An analysis of governance processes in territorial agri-food networks

Kirsten Vanderplanken, Elke Rogge, Ilse Loots, Lies Messely, Frederic Vandermoere

    Research output: Contribution to conferencePublished abstractpeer-review


    The past decade, awareness has been growing that the way we think and behave with regard to food is untenable in the long run. New networks that aim to build new linkages between food system actors are emerging in answer to the challenges the contemporary food system is facing. In addition, these new organizational forms are also a response to consumer concerns about food safety and nutrition, which leads to an increasing demand of locally embedded quality products. As a result, the new governance forms are accompanied by a new geography of food. It is our aim to gain insights into these new processes of governance and how they are related to the geographic organisation of food networks.

    This paper draws upon qualitative case study research of territorial food networks. We selected two cases that represent a new mode of governance, that involve a diverse set of actors and institutions, and that are geographically delineated. More specifically we investigate (1) which roles are crucial for these new modes of governance and (2) how this new governance form relates to the geographic organisation of the food network. A descriptive analysis of the local food networks reviews their social, organizational and geographic characteristics. This would allow to identify the main social actors and institutions that are involved and which governance roles they take, formal and informal rules that regulate the food network, and the geographic embedding of the food network. Next, we take a more systemic approach to our cases that involves three steps. First, in-depth interviews with key-actors are to give insights into the organization of these new modes of governance. We will analyse processes such as role division, inclusion and exclusion, and the interdependencies between the different role-occupants. Second, we will look at the relation between these processes and the geographic characteristics of the food network. Finally, both cases will be compared and their parallels and/or differences will be studied.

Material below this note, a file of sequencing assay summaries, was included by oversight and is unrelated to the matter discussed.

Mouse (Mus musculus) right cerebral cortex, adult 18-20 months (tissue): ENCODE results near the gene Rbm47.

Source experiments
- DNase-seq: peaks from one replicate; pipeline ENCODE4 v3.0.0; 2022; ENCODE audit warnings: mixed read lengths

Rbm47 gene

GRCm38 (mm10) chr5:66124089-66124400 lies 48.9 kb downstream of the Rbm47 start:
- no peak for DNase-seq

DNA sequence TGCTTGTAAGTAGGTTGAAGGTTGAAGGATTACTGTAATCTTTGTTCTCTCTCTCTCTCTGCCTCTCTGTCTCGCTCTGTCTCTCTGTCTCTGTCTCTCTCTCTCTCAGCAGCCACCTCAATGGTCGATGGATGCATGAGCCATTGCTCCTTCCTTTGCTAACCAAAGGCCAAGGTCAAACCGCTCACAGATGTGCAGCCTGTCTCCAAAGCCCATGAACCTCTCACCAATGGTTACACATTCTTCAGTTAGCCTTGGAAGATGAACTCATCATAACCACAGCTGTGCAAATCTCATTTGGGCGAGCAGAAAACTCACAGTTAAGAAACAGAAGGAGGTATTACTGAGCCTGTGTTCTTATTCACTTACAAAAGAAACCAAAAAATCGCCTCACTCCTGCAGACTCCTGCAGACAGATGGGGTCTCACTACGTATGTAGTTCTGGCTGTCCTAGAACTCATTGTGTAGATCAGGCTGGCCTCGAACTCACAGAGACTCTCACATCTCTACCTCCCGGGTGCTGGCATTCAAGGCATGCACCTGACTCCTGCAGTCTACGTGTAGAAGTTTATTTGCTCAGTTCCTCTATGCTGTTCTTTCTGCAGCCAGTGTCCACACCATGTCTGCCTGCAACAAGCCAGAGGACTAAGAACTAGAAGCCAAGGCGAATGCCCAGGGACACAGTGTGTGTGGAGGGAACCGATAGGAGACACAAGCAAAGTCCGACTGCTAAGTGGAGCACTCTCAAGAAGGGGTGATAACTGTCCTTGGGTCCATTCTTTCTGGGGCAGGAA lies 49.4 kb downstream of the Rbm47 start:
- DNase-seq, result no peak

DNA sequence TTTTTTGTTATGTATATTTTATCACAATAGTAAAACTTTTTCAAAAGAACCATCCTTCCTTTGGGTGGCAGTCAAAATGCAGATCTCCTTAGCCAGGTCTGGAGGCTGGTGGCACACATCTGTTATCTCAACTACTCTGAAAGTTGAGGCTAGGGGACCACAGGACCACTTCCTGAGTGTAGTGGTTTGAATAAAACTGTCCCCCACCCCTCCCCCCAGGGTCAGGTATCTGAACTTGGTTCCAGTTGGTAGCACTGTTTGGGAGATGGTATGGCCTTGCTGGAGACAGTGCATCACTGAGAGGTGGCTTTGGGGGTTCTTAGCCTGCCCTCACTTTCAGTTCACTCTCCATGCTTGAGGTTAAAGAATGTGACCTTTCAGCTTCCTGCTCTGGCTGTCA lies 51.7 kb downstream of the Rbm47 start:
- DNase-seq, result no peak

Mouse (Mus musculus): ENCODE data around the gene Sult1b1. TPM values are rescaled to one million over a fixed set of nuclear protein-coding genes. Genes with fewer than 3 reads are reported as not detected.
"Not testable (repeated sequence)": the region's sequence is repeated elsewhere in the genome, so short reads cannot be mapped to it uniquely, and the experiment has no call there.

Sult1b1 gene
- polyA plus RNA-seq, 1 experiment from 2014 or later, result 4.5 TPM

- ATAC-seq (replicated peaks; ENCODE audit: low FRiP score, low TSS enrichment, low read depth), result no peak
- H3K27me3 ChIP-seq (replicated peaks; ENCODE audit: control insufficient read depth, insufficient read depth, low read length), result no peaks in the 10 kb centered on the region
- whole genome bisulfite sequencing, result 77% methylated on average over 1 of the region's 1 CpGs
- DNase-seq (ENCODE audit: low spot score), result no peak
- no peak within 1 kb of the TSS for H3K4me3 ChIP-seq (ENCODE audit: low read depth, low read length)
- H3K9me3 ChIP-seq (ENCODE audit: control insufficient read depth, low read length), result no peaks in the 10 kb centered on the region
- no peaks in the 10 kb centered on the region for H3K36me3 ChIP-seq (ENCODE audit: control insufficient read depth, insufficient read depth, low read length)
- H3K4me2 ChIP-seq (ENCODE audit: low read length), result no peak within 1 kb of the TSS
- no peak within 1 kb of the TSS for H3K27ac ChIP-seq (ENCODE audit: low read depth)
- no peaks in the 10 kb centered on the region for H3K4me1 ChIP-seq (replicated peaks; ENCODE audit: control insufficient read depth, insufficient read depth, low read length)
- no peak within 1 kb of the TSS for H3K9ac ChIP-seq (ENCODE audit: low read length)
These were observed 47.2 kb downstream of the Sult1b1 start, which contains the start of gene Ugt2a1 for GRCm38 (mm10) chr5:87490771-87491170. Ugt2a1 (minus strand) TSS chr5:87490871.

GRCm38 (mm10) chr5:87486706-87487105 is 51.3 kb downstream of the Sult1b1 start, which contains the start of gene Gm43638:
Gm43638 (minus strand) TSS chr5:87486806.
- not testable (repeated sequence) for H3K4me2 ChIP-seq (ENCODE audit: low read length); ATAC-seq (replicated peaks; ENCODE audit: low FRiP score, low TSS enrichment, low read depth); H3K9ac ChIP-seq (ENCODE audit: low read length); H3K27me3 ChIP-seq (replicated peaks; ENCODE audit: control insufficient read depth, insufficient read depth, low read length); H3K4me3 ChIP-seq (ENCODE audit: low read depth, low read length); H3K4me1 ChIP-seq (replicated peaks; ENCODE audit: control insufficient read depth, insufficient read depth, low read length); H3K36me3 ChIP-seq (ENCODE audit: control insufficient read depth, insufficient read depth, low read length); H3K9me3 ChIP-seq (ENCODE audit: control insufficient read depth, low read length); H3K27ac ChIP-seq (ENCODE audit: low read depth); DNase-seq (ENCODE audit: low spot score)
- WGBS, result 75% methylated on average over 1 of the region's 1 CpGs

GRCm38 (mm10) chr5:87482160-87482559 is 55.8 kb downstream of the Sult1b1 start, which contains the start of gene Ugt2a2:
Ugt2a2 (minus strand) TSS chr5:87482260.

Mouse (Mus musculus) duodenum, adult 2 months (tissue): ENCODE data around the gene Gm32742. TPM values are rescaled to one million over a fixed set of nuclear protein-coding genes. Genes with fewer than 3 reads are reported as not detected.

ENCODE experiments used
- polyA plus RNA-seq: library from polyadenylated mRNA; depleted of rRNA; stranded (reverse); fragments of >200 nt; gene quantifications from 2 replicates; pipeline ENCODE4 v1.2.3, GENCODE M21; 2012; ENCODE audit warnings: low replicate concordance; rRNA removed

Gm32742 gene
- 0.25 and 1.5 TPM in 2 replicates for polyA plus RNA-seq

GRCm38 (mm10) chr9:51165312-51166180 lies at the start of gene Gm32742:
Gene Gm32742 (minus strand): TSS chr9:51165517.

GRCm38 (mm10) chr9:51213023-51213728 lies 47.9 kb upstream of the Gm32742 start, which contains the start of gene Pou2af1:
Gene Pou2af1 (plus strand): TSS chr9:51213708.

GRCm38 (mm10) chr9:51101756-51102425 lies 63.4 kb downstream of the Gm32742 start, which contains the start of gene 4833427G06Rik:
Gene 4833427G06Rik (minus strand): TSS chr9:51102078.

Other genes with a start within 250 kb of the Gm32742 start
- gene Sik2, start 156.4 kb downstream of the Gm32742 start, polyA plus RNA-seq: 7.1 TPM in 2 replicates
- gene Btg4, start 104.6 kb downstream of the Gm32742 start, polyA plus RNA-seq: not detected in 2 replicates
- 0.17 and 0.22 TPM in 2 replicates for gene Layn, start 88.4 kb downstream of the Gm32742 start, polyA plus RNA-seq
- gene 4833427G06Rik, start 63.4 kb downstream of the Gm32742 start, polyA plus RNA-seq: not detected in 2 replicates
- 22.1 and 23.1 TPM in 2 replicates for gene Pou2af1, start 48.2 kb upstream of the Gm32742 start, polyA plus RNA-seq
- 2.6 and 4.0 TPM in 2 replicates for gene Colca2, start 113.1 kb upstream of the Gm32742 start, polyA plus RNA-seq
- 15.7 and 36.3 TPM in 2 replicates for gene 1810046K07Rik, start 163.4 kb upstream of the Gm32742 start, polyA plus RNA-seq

We expect that the results of this study will contribute to research on civic agriculture, governance processes and food geographies.
    Original languageEnglish
    Number of pages1
    Publication statusPublished - Sep-2015
    EventSecond International Conference on Agriculture in an Urbanizing Society: Reconnecting Agriculture and Food Chains to Societal Needs - Rome, Italy
    Duration: 14-Sep-201517-Sep-2015


    ConferenceSecond International Conference on Agriculture in an Urbanizing Society: Reconnecting Agriculture and Food Chains to Societal Needs


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